Avoiding Regret: Five (5) Blunders Made by Parents of Talented Kids

Every parent makes mistakes; Few are insulated from at least some regret. Hearing about already-made blunders made by parents of talented kids can be very helpful, particularly for those facing the multi-faceted question of whether or not to put their child in front of a commercial camera.

Consider these Five (5) Blunders before you consent to your child’s participation:

1.) Pulling my child out of school for a half-baked dream.

2.) Paying big money to someone I barely know to “make my kid a star”.

3.) Not taking the time to research the entertainment industry for my education.

4.) Allowing my child to “call the shots”.

5.) Assuming that really hard work would come naturally to my child.

Written by: Sally R. Gaglini 

Five (5) Questions to Ask Before Parents Say "Yes" to Placing Their Child in the Spotlight

My experience underscores how crucial it is for a parent to consider the risks and costs—as well as the benefits—of allowing their child to pursue a performing arts career. 

Is Your Child’s Talent Truly Amazing?

Be honest with yourself about their potential. Seek out true expertise to help you make an assessment.

Does Your Child Seek Out and Enjoy Performing?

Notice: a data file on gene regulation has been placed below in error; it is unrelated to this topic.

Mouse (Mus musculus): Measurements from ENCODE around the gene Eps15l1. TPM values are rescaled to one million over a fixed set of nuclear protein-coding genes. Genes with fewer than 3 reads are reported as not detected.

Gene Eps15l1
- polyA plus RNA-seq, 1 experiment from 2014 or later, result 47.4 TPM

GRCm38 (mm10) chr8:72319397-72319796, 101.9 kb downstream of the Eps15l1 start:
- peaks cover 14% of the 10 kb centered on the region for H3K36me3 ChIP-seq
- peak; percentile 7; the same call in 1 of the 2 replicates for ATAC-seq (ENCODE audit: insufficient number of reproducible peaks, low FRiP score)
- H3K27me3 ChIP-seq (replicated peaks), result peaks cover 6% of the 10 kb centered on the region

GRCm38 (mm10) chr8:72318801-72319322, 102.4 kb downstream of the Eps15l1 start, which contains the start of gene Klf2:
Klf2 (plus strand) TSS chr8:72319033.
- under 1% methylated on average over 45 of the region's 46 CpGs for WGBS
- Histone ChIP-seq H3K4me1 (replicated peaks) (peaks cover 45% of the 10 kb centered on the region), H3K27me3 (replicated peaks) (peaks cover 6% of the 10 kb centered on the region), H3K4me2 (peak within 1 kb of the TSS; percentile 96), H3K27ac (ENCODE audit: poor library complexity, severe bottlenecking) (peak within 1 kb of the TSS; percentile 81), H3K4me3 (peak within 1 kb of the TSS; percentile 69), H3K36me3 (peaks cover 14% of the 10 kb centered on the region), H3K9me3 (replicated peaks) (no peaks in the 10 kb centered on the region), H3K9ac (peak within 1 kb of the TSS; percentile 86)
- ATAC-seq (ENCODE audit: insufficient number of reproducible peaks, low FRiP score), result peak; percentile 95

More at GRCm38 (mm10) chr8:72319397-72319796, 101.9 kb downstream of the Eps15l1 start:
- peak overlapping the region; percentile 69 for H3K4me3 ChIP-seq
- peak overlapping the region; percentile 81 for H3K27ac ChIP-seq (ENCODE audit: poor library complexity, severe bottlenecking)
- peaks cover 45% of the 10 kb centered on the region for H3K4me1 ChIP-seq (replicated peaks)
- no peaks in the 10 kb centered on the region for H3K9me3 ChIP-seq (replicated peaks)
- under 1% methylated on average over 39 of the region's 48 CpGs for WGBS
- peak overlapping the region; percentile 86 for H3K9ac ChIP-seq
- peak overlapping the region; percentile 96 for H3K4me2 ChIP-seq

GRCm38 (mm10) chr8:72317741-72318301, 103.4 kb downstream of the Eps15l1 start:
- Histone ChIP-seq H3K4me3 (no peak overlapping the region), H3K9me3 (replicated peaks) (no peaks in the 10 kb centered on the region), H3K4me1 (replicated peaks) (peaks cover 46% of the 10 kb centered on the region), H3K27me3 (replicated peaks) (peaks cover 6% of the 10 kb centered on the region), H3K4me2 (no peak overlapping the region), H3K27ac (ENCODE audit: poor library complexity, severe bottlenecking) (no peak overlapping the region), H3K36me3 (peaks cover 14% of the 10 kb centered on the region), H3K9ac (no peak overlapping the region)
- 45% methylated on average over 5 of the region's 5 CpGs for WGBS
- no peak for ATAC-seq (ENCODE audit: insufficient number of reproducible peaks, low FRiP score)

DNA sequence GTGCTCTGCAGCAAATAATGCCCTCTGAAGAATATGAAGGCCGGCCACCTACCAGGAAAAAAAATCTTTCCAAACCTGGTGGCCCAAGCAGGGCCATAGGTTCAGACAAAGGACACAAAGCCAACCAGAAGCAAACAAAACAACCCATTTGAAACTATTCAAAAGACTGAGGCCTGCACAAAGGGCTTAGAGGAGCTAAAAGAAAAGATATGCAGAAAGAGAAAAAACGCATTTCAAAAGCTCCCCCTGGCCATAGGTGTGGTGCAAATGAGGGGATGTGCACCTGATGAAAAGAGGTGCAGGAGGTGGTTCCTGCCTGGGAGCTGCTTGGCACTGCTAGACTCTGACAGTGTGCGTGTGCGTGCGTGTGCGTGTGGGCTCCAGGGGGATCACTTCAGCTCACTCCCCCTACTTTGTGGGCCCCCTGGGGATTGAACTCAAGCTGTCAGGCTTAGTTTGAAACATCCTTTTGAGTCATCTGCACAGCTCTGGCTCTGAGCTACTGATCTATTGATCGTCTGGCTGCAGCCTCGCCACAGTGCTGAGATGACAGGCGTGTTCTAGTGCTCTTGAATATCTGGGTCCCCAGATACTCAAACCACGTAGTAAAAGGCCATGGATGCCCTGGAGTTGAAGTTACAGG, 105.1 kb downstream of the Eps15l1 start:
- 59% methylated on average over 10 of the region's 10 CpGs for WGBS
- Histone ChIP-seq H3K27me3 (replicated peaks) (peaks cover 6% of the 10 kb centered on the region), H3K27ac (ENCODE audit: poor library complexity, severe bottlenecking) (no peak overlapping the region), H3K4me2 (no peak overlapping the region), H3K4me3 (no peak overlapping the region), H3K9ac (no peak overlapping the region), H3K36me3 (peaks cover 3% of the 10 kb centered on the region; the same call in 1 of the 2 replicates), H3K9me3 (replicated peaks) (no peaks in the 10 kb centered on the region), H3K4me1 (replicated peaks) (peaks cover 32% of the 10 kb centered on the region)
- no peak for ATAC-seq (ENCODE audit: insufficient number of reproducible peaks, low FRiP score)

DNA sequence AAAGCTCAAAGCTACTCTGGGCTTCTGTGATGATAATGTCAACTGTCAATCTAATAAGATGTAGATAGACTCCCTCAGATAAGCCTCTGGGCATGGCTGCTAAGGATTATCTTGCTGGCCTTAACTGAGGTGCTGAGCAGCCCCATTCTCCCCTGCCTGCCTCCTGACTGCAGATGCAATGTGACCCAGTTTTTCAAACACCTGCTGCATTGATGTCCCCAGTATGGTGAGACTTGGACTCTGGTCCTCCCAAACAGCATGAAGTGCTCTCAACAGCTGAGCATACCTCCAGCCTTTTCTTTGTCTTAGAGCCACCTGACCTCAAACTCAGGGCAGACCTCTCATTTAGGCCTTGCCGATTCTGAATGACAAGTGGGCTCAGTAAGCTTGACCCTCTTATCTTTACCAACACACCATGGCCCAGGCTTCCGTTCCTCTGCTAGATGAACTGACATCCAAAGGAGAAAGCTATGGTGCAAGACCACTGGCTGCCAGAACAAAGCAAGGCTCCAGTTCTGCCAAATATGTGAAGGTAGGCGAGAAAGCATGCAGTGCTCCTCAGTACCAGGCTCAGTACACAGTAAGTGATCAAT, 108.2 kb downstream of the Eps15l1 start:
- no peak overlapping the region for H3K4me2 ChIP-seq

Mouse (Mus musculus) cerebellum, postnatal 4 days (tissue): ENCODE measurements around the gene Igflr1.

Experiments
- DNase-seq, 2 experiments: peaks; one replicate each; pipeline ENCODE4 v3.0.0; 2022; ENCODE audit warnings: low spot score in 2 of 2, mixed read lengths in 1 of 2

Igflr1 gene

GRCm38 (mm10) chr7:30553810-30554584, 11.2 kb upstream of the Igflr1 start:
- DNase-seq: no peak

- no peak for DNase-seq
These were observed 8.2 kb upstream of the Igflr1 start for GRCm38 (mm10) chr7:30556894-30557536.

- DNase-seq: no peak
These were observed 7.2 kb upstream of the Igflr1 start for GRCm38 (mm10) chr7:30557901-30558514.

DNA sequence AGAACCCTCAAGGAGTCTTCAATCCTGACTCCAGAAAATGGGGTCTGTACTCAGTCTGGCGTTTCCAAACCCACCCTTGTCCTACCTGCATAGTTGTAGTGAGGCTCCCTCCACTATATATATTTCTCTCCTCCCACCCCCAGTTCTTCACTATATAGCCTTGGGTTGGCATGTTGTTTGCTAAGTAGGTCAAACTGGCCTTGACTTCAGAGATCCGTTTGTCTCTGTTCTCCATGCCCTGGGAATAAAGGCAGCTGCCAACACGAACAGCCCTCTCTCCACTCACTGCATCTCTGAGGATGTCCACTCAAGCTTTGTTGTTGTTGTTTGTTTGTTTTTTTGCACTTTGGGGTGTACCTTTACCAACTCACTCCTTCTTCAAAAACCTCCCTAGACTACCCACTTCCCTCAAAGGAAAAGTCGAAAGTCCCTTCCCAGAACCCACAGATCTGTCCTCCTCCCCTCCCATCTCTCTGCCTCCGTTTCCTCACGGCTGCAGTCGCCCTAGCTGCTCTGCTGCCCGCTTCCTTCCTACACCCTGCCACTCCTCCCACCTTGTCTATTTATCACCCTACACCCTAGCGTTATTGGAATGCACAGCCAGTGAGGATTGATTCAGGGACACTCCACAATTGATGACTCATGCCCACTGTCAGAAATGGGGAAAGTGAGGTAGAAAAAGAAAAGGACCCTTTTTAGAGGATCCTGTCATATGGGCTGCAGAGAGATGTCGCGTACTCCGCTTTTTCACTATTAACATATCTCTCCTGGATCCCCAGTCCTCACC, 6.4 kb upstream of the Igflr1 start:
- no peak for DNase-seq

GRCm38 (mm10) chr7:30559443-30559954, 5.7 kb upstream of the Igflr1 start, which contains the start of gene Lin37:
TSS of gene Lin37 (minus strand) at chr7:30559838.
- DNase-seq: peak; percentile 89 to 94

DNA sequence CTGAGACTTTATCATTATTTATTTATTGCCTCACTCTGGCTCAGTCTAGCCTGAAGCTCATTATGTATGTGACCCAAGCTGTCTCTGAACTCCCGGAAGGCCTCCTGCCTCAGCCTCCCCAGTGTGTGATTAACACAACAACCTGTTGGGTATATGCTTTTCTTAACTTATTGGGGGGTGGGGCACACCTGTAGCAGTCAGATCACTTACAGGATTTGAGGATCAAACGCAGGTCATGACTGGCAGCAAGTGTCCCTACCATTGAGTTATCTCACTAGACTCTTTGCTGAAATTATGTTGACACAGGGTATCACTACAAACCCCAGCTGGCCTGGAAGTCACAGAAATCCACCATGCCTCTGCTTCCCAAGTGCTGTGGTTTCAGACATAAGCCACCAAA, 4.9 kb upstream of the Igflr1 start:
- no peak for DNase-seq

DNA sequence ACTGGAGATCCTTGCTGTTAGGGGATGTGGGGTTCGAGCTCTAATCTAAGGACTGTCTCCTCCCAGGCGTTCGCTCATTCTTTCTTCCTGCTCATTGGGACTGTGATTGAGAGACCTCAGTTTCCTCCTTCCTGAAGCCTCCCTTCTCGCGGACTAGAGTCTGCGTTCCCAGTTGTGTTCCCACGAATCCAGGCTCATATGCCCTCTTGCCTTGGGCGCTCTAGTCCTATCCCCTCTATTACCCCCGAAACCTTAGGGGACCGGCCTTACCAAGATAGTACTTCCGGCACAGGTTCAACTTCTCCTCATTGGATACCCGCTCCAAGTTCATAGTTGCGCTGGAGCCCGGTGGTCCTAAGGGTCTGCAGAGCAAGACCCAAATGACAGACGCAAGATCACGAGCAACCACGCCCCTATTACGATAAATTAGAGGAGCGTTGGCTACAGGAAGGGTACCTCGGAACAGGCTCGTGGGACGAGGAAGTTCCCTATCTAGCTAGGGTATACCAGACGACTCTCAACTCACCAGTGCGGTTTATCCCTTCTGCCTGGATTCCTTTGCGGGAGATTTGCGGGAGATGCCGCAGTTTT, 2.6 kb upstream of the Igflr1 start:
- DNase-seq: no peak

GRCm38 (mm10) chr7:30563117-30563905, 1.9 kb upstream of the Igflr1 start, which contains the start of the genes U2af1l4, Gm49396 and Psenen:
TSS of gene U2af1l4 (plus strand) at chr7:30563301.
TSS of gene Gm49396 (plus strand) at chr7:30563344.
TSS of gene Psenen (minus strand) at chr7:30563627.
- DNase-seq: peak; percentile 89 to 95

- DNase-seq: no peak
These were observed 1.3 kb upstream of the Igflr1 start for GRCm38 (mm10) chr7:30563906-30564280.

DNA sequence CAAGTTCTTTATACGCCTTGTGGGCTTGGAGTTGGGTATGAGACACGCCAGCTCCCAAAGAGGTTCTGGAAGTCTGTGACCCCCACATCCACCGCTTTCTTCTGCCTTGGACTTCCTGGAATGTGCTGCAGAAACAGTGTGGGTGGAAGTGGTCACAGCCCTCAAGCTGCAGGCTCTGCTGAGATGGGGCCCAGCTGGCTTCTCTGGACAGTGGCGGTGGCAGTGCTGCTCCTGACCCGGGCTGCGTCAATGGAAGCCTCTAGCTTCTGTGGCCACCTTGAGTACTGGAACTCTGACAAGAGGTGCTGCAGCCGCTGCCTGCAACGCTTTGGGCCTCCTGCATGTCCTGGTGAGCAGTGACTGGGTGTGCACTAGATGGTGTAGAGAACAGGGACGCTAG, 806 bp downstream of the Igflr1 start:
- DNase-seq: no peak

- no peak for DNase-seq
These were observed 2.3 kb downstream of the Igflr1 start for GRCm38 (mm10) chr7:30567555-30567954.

Your child’s comfort is crucial. He or she must want to be there.  

Does Your Child Have the Discipline?

Even if your child has the talent, do they have the discipline to work really hard? Are you able to support the time investment it will take for them to attain mastery? Over time, others do catch up to prodigies, but the time investment may not be reasonable for your child.

How Do I Help My Child Get Started?

Start locally. Pursue artistic endeavors that will offer your child growth, for example, stage and drama camp, after-school programs that foster the arts, and music education and associated performances beyond their school. Explore opportunities close to home, first, to see what they accomplish and if they enjoy it. 

Will Your Child Be Able To Handle Rejection?

If your child really wants a particular role and doesn’t get it, will he or she be ok? What happens if this occurs over and over again? How much "time in" will be enough for you to finally say, "let's go home".  Will you be willing to change course?

Written by: Sally R. Gaglini